Thomas Bidegain’s debut feature, the elegantly shot (“anamorphic ‘Scope, using old lenses”) and deeply unsettling, “Les Cowboys,” takes John Ford’s iconic 1956 western, “The Searchers” as its framework and updates it with the geopolitical realities of globalization. (And while this is Bidegain’s first directorial effort, he is a master screenwriter, known for his great collaborations with Jacques Audiard, “A Prophet,” “Rust and Bone” and “Dheephan.”)
In a vast landscape in eastern France, families involved in a very quirky/incongruous subculture (to my American eyes), gather for the down home “Festival Country 1994.” Dressed in cowboy hats and boots, bandanas and denim, and celebrating with live music, line dancing, horseback and mechanical bull riding and shooting, they’re self-styled cowboys, flying American and Confederate flags. Alain Balland (François Damiens), well-known and well-liked in the community, attends with his wife Nicole, 16-year-old daughter, Kelly, and young son, Kid.
Faux reluctant to take the stage, he’s coaxed up, and playing guitar, sings “Tennessee Waltz,” unaware that a lyric will very soon prove prophetic–he’s about to lose his “little darlin’ “–as Kelly vanishes from the fairgrounds.
The family is quickly able to determine that Kelly has run away with Ahmed (Alain and his friends, quietly racist, consider it a kidnapping), her young Muslim boyfriend whom her father didn’t know she was dating. Alain is assured by the police that she’ll return in a few days. In a bar, where he and Nicole meet with supportive friends, Patsy Cline’s, “I Fall To Pieces” is being played.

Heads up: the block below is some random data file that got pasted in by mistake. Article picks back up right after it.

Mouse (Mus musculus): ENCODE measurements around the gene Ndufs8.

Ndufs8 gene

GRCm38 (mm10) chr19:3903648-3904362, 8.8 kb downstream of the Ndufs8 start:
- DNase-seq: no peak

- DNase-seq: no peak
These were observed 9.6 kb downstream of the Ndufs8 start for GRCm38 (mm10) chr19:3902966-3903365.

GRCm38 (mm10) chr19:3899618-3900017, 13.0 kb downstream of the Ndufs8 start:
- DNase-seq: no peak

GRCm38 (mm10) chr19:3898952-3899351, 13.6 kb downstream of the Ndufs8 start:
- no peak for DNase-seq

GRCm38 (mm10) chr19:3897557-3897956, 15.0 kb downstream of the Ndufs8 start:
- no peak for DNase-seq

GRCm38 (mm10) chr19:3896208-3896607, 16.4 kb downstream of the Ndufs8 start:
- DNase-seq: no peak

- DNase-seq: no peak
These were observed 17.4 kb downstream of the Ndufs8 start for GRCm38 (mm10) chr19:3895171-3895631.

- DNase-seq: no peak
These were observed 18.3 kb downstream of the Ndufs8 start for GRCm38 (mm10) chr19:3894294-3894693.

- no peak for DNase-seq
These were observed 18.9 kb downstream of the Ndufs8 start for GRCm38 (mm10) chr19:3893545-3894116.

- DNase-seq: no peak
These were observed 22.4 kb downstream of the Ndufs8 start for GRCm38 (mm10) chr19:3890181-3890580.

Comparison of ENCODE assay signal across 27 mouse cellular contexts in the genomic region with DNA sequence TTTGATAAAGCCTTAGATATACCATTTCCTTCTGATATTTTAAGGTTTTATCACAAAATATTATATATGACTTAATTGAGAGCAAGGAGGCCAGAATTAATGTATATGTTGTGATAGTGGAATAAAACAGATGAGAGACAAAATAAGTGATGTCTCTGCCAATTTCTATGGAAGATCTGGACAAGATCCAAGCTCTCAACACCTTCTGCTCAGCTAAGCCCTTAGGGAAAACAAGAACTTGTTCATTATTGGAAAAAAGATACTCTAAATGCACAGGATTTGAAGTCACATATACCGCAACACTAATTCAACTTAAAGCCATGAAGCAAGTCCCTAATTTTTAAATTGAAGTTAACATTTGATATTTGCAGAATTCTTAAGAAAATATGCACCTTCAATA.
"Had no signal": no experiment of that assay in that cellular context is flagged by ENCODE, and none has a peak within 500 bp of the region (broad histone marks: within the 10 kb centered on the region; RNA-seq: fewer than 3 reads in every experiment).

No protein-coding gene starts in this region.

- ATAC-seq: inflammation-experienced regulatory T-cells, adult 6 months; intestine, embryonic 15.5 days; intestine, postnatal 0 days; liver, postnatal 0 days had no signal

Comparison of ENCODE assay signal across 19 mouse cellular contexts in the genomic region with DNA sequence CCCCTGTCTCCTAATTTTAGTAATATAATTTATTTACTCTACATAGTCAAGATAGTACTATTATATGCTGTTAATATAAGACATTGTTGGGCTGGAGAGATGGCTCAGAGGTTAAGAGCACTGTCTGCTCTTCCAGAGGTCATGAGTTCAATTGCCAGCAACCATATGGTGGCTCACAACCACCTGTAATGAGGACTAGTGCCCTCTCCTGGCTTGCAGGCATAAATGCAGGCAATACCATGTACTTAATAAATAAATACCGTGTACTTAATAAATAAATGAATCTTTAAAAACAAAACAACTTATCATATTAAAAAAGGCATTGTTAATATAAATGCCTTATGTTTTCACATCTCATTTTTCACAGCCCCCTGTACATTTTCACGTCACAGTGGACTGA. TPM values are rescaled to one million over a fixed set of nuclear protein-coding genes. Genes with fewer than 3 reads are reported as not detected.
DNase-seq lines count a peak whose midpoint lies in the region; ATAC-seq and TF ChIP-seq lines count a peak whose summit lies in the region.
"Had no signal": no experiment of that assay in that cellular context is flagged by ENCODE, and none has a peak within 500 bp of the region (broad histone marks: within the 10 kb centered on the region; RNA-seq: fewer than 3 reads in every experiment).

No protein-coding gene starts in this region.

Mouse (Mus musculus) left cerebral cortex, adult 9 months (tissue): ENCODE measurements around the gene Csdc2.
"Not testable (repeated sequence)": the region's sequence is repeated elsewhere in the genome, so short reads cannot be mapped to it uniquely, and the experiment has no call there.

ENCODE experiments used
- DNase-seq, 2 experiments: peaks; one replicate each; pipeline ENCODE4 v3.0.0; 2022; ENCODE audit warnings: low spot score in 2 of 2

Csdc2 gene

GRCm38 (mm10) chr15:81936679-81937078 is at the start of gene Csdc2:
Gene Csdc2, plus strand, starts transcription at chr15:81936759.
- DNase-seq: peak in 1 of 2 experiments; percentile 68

But as the unimaginable becomes reality, Kelly’s absence crowds out all other possibilities for Alain. Consumed with bringing his daughter home, his search becomes a poisonous obsession that propels him into unknown emotional and physical territory and as years pass, breaks apart his family and ultimately destroys him.
After Alain’s death, Kid (Finnegan Oldfield ), fine-boned and watchful (who had often accompanied his father to rescue Kelly), internalizes the older man’s disquietude and longing. Post- 9/11, working with an aid organization in refugee camps in Pakistan, his focus remains on finding his sister.
Setting out on horseback with a large, wild-haired, “gone native” American (John C. Reilly), who “trades money for people,” they arrive in a teeming city where Kid miraculously spots Ahmed and Shahzana (Ellora Torchia), a Pakistani woman he married after Kelly. The encounter quickly turns deadly and Kid is bribed out of a Pakistani jail by French consular officials. Kids trades a heavy gold bracelet for Shahzana’s freedom. Unsafe in Pakistan, she leaves with Kid for an unknown future in France.
The uneasy and violent mingling of cultures, which destroyed Kid’s original family, results in the creation of his new one. And in a unexpected series of devastating and beautiful close-ups, Bidegain shows that some measure of peace, or at least acceptance, now co-exists with the longing.
“Les Cowboys” will open on Friday June 24 at Lincoln Plaza and Sunshine Cinema, and in Los Angeles at the Laemmle Royal .